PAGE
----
Seljalandsfoss was a conspicuous waterfall that we immediately noticed while driving along the Ring Road.
It was for this reason that we weren’t surprised to see it also very popular with tour buses as well as people who were self touring like us.
While there were many waterfalls that were tall (this one was said to be 60m), I believe the claim to fame with this one was that we were able to go behind it on a well-developed loop trail.
Thus, we were literally able to photograph it from every angle imaginable.
During our visit in early July 2007, there were many wildflowers in bloom all over the grass that seemed to thrive off the waterfall’s mist.
The cliff itself was said to be where the former coastline of Iceland was.
In fact, the escarpment seemed to curve around and stretch throughout much of Southern Iceland, and it might include the cliff responsible for Skogafoss further to the east.
Our visit to the falls was a leisurely stroll taking one hour.
We made plenty of stops and really took our time so conceivably, you could make a visit here in as little as 15-30 minutes if you happened to be on a schedule or on a tour with a packed itinerary.
During the leisurely stroll, there was still enough volume in the water to produce some mist that was blasting towards the loop trail going into the waterfall’s overhanging backside.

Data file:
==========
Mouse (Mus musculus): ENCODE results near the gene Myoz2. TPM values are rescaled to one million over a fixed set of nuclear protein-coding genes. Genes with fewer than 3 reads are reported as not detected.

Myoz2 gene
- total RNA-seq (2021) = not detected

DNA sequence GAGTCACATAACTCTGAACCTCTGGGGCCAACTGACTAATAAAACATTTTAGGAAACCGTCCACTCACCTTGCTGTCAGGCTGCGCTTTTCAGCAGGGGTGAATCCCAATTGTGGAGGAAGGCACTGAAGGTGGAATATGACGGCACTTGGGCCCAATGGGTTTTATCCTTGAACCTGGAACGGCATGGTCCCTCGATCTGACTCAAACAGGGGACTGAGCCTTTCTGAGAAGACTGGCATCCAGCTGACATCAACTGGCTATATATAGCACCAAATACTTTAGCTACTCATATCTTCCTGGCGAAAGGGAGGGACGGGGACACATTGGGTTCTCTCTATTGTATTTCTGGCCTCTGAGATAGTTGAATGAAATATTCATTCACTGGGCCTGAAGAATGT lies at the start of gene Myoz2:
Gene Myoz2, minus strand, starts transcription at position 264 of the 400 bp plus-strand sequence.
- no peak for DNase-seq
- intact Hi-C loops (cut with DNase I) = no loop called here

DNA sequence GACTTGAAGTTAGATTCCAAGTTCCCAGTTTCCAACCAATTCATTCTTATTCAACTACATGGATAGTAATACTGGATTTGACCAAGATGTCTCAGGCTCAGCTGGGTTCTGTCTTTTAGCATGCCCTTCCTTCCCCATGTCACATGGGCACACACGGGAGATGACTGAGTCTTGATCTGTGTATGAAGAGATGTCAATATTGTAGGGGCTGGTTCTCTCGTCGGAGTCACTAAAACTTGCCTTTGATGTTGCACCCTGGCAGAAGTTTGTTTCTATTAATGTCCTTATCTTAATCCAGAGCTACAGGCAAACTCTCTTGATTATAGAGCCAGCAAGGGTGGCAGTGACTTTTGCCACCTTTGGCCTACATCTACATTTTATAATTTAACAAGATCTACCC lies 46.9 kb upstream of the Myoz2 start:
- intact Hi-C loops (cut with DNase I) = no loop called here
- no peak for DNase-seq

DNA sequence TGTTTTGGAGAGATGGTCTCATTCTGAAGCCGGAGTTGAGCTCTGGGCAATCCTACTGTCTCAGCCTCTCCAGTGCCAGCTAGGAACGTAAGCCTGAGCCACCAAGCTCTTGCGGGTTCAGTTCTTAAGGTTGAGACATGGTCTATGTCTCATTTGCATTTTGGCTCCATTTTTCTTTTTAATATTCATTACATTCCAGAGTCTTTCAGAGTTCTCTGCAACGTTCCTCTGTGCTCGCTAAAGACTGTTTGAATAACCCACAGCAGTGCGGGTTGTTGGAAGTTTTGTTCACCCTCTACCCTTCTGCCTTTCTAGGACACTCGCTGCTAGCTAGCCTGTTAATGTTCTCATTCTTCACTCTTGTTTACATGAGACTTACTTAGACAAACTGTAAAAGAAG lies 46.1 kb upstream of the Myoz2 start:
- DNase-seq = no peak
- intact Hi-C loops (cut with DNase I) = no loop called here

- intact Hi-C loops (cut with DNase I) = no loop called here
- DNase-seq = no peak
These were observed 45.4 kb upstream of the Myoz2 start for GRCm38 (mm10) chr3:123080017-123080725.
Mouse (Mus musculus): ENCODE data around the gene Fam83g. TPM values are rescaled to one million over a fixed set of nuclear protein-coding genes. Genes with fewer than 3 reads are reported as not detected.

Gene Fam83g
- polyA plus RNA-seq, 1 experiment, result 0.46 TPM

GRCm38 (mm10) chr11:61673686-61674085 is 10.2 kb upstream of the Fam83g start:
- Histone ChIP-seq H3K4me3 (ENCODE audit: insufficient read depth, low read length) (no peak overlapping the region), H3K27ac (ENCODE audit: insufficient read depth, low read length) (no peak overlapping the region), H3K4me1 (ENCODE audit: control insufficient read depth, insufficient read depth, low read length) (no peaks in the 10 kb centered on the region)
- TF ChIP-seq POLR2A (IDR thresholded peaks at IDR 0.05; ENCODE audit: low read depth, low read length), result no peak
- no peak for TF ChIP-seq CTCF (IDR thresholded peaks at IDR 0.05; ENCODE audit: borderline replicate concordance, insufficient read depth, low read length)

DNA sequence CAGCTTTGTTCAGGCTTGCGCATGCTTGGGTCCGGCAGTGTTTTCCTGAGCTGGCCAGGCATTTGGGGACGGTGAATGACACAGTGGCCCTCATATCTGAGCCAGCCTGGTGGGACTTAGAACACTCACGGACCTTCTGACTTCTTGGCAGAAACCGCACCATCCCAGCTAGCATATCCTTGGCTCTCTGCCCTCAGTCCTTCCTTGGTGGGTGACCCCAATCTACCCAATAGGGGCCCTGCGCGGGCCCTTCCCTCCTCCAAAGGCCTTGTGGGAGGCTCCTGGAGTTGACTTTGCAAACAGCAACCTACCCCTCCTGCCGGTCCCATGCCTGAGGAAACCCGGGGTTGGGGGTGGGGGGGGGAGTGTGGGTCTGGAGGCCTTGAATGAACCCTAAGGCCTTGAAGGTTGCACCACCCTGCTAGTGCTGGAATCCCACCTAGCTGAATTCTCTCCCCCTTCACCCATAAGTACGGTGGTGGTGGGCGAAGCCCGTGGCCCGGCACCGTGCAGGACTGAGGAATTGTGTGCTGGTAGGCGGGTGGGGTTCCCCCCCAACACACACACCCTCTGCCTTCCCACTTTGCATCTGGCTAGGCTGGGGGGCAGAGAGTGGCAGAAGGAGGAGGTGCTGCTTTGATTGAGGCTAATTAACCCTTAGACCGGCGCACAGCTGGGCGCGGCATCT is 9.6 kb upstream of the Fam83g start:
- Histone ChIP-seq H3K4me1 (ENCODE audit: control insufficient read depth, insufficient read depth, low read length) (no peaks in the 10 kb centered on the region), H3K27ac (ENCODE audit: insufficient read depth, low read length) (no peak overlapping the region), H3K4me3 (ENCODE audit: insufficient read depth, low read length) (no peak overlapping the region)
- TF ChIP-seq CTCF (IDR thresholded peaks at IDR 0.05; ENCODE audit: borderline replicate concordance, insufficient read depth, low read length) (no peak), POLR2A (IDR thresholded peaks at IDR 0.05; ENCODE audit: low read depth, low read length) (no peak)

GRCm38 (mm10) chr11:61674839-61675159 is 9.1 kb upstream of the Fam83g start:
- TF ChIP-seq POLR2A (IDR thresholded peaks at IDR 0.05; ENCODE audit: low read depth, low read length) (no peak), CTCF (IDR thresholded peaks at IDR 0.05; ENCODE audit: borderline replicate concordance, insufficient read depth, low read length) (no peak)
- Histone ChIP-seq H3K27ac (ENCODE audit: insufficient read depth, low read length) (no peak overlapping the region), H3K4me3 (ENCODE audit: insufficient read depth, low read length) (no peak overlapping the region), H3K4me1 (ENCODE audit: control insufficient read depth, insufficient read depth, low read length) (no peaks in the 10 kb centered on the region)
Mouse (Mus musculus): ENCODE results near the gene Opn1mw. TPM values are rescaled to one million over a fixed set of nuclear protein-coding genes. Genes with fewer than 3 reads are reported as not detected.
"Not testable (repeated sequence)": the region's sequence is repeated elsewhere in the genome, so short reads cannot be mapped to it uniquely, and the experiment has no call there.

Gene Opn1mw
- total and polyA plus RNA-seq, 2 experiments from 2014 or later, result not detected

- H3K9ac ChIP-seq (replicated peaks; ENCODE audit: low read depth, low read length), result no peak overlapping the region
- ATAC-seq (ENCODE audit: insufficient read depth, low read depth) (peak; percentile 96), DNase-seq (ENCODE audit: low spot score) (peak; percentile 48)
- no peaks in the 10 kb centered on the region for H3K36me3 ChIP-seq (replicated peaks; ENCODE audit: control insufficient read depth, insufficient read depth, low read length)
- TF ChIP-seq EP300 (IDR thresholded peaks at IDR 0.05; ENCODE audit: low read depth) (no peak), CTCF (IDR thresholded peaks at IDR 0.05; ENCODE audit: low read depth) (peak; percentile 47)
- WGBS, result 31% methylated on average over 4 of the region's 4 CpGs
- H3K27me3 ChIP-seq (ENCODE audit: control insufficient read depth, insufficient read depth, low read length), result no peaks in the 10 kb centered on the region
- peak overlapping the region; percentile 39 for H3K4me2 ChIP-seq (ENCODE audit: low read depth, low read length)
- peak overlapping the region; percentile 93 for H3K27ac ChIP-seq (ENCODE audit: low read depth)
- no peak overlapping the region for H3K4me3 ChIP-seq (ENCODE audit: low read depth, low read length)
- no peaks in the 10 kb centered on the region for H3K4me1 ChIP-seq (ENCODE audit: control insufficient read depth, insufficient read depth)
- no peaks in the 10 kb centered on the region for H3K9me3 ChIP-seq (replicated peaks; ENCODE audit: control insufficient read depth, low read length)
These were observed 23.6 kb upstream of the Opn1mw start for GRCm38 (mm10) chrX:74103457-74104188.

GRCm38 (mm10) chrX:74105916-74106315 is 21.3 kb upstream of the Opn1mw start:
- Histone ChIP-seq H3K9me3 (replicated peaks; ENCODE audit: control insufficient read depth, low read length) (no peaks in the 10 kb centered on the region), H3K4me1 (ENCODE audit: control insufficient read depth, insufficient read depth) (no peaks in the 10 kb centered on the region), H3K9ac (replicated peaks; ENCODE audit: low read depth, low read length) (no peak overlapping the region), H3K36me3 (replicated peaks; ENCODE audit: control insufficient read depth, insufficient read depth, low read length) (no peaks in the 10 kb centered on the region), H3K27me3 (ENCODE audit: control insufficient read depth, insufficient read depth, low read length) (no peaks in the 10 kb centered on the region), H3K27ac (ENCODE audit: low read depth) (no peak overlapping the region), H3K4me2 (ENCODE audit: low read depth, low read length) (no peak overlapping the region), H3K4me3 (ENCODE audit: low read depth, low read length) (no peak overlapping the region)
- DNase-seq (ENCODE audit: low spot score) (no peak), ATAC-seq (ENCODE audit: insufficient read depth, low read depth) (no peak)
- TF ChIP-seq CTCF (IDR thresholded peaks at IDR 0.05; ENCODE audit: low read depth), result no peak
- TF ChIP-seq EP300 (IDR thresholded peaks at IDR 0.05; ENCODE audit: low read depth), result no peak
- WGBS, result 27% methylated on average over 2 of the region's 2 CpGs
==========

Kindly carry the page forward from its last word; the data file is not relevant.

I’d have to believe that the mist was continuing the cutting action that would keep growing the depth of the alcove behind the falls and eventually cause the location of the falls to gradually “move backwards.”
Now since this waterfall was quite popular (we could tell by how often tour buses would stop here), we were practically guaranteed to be sharing it with other people.
However, if the weather was good (it wasn’t cooperating during our three days in the Skogar area), we could’ve waited until late afternoon or even sunset to take perhaps better pictures.
That would be when we could have taken some very moody photos from behind the falls or at least watch it glow against the cliffs it’d fall over.
Finally, nearby this waterfall were other smaller waterfalls including Gljúfrafoss, which we could literally walk to from Seljalandsfoss.
We have a separate writeup for that one since it was a bit eccentric.
In a bit of trivia, I looked up my Icelandic dictionary to see what the name of this waterfall meant, and it said that “seljalandi” meant “seller”.
So does that mean that this is the “Seller’s Falls”?
Seljalandsfoss resides in the South Region of Iceland. It is administered by the municipality of Rangárþing eystra. For information or inquiries about the general area as well as current conditions, you may want to try visiting their website.
The turnoff leading to Seljalandsfoss is on Road 249 immediately north of its junction with the Ring Road (Route 1).
Note that had we kept going on Route 249, it would eventually become the 4wd F249 road leading to Þórsmörk.